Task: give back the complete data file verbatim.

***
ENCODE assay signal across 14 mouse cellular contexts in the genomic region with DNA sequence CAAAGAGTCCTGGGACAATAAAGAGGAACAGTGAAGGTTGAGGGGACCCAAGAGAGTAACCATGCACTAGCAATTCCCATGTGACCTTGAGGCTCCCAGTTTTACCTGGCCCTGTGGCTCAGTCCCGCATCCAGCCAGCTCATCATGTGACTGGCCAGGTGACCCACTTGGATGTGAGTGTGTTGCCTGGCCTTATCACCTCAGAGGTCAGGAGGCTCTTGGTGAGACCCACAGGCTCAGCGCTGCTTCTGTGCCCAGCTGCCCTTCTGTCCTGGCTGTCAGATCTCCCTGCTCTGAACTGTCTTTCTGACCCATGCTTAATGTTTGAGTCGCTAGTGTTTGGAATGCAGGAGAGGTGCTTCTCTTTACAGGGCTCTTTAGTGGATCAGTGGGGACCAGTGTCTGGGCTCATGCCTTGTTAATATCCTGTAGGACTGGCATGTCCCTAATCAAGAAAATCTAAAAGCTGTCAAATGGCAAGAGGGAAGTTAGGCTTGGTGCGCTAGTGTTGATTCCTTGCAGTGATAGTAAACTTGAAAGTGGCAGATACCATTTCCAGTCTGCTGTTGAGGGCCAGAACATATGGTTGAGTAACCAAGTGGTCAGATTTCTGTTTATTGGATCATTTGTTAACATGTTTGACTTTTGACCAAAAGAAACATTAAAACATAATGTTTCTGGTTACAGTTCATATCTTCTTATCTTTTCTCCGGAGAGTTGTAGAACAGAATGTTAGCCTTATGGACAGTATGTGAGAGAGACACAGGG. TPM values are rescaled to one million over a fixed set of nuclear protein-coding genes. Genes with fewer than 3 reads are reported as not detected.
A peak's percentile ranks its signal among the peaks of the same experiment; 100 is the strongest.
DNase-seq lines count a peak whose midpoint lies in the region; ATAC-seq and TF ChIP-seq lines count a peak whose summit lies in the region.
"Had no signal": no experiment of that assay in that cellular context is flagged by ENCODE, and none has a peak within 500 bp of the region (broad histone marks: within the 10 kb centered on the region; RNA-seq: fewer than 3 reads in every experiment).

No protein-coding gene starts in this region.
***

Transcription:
ENCODE assay signal across 14 mouse cellular contexts in the genomic region with DNA sequence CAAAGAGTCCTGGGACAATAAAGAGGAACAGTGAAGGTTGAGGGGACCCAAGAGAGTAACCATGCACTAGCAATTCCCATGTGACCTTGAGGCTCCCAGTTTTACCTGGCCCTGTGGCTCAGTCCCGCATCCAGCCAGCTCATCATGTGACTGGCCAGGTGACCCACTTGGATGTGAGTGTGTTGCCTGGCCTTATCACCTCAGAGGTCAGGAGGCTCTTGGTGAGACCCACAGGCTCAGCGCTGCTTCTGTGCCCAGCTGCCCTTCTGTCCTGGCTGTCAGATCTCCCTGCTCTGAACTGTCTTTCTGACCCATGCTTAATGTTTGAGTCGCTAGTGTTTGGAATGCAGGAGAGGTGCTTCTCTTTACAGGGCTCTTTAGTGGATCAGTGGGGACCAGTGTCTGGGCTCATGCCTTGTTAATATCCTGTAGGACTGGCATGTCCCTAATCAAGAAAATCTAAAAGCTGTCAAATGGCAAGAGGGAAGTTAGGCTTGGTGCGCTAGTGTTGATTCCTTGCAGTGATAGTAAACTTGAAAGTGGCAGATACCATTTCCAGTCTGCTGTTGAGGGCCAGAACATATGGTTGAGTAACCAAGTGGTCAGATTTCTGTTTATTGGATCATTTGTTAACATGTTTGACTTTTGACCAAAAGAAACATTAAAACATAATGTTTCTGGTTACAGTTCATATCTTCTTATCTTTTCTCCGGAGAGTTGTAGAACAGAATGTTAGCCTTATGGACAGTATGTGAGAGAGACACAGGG. TPM values are rescaled to one million over a fixed set of nuclear protein-coding genes. Genes with fewer than 3 reads are reported as not detected.
A peak's percentile ranks its signal among the peaks of the same experiment; 100 is the strongest.
DNase-seq lines count a peak whose midpoint lies in the region; ATAC-seq and TF ChIP-seq lines count a peak whose summit lies in the region.
"Had no signal": no experiment of that assay in that cellular context is flagged by ENCODE, and none has a peak within 500 bp of the region (broad histone marks: within the 10 kb centered on the region; RNA-seq: fewer than 3 reads in every experiment).

No protein-coding gene starts in this region.